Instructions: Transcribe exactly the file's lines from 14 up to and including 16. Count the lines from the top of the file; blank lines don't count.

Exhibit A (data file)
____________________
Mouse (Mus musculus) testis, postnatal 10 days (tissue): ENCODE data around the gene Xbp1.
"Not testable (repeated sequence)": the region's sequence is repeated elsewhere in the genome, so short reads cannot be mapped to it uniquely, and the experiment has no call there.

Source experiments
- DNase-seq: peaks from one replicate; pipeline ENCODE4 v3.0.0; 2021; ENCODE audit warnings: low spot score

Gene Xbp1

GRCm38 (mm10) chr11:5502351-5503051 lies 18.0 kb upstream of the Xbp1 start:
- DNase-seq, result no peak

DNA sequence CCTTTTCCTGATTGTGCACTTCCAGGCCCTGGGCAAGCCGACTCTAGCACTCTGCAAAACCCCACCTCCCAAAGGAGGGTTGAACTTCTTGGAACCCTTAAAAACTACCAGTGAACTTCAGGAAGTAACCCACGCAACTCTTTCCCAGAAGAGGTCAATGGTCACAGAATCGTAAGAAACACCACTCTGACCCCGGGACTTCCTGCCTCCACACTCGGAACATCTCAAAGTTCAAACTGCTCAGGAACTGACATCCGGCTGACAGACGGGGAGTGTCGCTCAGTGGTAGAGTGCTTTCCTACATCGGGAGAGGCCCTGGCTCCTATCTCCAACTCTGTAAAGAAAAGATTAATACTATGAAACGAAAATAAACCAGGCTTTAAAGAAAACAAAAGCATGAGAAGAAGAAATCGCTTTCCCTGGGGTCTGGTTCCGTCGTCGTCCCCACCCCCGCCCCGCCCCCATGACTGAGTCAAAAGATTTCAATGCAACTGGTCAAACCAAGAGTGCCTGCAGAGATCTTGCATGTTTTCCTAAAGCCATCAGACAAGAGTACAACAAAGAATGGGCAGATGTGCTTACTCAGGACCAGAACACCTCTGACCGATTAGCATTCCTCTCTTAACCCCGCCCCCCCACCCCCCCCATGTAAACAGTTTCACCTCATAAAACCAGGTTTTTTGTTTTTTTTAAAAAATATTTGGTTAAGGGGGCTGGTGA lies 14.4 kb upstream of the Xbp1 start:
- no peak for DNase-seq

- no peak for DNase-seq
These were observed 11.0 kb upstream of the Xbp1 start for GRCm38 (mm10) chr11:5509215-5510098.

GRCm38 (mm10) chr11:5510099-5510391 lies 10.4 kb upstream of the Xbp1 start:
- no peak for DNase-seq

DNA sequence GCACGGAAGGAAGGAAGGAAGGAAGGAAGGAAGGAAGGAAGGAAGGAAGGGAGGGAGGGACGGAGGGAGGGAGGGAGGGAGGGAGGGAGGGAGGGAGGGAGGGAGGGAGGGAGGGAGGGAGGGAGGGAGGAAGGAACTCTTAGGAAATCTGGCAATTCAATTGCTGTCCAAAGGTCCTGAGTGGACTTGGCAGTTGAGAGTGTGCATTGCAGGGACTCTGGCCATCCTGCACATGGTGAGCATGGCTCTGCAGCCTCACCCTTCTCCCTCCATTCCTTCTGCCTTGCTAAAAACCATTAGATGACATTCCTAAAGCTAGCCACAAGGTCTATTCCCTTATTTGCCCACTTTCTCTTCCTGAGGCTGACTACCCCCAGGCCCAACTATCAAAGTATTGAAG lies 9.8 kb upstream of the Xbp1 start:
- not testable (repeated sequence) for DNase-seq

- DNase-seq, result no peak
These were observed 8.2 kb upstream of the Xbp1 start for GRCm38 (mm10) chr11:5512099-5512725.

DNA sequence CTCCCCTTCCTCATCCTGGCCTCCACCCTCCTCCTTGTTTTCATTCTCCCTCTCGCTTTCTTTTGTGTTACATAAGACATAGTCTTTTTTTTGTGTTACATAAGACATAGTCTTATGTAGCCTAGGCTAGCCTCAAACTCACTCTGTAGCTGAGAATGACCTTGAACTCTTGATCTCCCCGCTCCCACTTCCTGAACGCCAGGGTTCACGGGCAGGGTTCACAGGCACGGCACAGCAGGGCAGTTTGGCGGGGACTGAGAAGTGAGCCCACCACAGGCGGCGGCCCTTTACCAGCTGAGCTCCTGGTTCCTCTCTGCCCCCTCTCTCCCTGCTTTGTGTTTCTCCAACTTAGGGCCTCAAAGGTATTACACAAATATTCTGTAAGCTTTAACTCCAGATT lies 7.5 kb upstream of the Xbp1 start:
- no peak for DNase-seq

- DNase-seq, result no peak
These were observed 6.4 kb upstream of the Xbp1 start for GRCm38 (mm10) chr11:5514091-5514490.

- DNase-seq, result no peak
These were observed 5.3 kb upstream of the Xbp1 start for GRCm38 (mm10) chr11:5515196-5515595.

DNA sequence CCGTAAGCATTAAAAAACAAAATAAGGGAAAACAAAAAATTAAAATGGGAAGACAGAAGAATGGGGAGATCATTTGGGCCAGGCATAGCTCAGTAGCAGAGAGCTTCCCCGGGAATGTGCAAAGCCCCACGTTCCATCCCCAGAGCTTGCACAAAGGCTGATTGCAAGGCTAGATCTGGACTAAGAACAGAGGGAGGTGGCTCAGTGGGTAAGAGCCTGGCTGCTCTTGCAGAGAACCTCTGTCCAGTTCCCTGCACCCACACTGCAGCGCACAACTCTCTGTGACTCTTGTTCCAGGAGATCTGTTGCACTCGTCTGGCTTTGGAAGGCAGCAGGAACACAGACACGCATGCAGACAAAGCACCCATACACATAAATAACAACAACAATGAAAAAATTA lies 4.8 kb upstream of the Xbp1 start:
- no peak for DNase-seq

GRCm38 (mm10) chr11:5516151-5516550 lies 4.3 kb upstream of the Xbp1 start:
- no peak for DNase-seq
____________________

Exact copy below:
DNA sequence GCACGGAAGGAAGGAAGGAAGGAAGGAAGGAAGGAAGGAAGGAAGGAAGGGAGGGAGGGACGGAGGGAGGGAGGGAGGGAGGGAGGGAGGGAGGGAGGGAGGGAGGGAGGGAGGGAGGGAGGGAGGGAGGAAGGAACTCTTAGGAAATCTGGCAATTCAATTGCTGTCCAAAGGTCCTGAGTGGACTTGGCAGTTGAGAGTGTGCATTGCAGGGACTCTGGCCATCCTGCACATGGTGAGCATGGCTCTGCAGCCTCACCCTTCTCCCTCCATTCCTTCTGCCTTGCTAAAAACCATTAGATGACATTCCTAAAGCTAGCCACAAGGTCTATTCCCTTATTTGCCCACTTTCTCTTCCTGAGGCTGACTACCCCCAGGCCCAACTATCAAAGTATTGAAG lies 9.8 kb upstream of the Xbp1 start:
- not testable (repeated sequence) for DNase-seq

- DNase-seq, result no peak